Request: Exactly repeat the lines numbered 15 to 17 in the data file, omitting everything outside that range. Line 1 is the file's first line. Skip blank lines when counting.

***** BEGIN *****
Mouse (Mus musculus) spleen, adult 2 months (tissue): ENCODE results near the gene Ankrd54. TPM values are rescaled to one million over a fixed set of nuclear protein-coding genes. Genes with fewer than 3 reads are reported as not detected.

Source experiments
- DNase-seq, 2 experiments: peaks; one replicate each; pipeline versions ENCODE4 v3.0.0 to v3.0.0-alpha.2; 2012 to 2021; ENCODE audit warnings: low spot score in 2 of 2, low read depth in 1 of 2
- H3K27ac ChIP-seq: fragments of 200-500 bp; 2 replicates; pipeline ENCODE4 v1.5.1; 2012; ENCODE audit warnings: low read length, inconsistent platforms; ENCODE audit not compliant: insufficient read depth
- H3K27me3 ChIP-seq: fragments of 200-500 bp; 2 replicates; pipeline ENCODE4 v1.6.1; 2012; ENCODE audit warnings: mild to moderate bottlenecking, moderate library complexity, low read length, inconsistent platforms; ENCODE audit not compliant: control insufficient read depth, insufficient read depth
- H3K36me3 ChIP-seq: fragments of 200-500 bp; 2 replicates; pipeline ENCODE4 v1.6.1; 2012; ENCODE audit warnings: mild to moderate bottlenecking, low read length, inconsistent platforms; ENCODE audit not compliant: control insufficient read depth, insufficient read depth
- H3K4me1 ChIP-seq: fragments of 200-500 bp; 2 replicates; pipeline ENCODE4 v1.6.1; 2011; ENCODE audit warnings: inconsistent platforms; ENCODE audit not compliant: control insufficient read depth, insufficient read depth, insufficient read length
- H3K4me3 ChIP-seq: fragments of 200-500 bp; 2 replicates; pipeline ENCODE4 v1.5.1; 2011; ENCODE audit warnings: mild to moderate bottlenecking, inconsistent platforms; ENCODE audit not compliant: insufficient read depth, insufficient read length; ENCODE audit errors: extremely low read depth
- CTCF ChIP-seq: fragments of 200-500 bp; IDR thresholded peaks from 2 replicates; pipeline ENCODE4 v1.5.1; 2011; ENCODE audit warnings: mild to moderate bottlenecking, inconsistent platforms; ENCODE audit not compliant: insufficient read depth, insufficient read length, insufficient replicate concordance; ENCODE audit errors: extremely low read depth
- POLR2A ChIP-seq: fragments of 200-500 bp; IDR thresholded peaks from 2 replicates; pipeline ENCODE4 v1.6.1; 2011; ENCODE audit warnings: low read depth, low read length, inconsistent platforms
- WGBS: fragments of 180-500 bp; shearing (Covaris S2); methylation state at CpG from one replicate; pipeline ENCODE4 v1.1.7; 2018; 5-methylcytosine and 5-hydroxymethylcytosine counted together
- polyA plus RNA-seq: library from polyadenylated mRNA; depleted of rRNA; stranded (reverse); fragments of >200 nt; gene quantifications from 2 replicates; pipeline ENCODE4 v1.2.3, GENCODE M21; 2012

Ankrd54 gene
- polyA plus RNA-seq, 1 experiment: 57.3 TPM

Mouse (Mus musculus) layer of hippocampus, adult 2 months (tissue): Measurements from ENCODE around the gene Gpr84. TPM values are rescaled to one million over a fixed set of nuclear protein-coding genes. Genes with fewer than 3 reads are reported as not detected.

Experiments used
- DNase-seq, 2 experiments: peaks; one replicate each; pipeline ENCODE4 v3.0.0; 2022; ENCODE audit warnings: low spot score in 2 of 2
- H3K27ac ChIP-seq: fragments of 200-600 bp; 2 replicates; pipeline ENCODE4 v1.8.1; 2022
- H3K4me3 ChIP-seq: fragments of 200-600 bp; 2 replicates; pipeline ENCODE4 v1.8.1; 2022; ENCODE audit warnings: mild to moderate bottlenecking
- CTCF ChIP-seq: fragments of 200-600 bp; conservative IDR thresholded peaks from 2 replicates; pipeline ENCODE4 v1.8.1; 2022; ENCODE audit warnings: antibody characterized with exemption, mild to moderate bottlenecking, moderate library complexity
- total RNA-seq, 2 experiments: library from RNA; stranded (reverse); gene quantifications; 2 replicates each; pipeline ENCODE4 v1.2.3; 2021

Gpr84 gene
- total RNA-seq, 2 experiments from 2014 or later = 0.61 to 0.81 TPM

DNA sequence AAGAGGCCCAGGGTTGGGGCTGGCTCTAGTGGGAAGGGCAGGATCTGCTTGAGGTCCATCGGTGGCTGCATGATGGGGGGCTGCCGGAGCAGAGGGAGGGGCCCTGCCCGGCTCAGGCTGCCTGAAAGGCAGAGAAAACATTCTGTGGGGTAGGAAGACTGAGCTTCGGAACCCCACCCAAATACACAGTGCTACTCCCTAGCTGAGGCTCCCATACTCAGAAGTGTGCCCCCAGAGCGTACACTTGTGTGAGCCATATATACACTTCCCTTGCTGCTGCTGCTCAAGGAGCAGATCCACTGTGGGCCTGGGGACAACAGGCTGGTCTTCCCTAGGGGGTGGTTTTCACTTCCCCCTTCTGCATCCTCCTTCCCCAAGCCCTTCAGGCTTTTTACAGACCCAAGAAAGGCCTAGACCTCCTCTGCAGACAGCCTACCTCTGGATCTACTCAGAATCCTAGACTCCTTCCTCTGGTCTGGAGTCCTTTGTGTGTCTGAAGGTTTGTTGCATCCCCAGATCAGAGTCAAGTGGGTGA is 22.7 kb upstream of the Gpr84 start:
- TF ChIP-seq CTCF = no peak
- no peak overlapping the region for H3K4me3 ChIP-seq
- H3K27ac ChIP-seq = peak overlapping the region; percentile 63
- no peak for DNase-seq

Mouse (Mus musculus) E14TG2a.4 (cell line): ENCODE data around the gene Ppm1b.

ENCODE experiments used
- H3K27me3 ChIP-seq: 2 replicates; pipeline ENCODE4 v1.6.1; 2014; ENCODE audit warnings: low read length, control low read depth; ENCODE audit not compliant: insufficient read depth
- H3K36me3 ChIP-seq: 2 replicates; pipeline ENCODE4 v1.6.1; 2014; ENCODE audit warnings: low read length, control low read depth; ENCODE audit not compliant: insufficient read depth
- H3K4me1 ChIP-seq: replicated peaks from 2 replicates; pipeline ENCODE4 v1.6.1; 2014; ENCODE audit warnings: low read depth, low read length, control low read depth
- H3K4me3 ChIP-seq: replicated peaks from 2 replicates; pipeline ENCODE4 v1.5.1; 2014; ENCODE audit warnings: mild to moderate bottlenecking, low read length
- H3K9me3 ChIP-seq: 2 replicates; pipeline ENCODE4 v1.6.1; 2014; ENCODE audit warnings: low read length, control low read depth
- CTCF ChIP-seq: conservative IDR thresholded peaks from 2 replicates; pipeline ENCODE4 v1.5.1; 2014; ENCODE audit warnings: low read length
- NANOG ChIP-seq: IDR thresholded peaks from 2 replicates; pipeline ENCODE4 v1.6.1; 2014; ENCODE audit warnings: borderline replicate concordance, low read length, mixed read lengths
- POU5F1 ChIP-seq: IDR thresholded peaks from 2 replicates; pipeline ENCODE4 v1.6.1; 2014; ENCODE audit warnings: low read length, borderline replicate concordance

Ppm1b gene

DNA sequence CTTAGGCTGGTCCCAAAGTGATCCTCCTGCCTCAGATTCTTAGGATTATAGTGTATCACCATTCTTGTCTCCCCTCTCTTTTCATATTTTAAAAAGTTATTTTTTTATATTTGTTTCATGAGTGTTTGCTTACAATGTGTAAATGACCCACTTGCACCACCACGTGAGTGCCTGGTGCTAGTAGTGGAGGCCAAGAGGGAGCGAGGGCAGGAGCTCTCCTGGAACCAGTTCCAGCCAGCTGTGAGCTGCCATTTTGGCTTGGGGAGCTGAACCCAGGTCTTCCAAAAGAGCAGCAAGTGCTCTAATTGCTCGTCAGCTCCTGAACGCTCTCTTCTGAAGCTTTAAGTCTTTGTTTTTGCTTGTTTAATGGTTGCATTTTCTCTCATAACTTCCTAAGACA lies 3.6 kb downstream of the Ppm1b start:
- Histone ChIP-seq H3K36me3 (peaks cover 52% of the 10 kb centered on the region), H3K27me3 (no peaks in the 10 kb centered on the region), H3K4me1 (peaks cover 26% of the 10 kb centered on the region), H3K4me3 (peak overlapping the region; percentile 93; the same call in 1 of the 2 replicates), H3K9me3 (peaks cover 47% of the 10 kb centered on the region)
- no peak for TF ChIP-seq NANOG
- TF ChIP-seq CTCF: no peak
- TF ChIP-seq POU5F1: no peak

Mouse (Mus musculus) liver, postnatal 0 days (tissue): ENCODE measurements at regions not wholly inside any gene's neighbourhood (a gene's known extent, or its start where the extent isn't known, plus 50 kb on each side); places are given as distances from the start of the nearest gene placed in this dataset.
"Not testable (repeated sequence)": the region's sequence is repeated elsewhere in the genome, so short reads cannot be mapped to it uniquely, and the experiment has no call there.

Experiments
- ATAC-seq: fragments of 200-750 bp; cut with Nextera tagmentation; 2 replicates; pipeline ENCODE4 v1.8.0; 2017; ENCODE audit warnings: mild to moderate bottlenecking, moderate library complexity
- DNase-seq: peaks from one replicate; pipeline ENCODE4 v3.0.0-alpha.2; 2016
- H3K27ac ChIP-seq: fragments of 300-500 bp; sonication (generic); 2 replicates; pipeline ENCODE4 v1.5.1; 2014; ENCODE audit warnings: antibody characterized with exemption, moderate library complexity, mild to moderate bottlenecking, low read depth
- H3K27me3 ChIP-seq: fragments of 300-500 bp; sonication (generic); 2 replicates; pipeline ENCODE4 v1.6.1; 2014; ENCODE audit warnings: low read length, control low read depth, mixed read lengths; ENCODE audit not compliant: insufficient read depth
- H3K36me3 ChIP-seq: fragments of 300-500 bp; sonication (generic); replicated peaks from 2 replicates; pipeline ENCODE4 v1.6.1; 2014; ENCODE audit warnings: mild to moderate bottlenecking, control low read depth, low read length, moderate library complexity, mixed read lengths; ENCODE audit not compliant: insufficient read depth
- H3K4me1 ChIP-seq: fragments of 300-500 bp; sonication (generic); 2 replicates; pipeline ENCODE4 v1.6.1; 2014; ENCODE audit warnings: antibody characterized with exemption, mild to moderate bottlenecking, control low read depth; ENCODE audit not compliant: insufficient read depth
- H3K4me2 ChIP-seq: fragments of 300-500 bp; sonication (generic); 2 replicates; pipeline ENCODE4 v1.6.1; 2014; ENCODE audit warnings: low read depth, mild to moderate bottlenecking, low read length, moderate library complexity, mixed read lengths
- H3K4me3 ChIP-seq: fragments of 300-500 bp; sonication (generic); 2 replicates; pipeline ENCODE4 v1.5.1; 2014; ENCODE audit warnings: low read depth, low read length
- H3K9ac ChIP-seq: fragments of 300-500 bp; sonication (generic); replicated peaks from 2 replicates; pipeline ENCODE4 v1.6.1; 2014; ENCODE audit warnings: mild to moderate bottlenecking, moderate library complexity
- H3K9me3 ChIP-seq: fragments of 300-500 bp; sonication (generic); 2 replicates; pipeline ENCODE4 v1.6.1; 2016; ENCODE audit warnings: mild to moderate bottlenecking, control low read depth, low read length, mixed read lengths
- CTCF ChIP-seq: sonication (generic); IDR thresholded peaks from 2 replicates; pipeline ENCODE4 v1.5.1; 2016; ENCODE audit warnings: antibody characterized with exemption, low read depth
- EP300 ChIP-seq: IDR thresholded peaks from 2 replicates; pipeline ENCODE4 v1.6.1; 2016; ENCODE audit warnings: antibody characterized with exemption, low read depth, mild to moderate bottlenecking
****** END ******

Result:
Mouse (Mus musculus) layer of hippocampus, adult 2 months (tissue): Measurements from ENCODE around the gene Gpr84. TPM values are rescaled to one million over a fixed set of nuclear protein-coding genes. Genes with fewer than 3 reads are reported as not detected.

Experiments used
- DNase-seq, 2 experiments: peaks; one replicate each; pipeline ENCODE4 v3.0.0; 2022; ENCODE audit warnings: low spot score in 2 of 2